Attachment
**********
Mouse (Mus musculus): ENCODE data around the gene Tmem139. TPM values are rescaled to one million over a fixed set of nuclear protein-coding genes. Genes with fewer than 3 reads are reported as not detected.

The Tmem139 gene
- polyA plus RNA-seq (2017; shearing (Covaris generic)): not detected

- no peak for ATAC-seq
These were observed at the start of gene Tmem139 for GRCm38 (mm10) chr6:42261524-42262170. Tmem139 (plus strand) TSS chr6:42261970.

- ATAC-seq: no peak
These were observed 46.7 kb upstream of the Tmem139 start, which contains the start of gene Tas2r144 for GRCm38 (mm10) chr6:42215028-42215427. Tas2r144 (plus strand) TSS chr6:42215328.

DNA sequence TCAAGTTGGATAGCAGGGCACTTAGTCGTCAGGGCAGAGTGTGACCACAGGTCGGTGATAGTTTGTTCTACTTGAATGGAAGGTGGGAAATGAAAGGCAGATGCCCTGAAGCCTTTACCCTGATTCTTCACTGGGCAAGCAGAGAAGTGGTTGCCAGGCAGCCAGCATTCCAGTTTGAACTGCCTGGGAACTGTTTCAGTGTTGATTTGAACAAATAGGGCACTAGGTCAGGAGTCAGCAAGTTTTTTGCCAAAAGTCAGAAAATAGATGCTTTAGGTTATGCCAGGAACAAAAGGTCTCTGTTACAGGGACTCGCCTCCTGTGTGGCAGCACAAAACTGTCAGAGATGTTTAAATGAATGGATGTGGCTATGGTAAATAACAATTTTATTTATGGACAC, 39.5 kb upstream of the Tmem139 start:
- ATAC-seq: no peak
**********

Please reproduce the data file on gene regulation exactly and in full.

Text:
Mouse (Mus musculus): ENCODE data around the gene Tmem139. TPM values are rescaled to one million over a fixed set of nuclear protein-coding genes. Genes with fewer than 3 reads are reported as not detected.

The Tmem139 gene
- polyA plus RNA-seq (2017; shearing (Covaris generic)): not detected

- no peak for ATAC-seq
These were observed at the start of gene Tmem139 for GRCm38 (mm10) chr6:42261524-42262170. Tmem139 (plus strand) TSS chr6:42261970.

- ATAC-seq: no peak
These were observed 46.7 kb upstream of the Tmem139 start, which contains the start of gene Tas2r144 for GRCm38 (mm10) chr6:42215028-42215427. Tas2r144 (plus strand) TSS chr6:42215328.

DNA sequence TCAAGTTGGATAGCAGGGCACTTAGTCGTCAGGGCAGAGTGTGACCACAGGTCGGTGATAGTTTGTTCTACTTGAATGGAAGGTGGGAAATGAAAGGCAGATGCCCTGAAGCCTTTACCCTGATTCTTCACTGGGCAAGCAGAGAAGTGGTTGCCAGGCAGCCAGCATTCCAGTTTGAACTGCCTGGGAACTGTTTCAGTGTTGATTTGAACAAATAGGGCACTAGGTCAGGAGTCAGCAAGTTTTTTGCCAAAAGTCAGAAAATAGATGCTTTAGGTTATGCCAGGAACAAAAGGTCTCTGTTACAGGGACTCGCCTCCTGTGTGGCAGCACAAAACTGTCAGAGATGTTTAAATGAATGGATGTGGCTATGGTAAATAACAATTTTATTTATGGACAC, 39.5 kb upstream of the Tmem139 start:
- ATAC-seq: no peak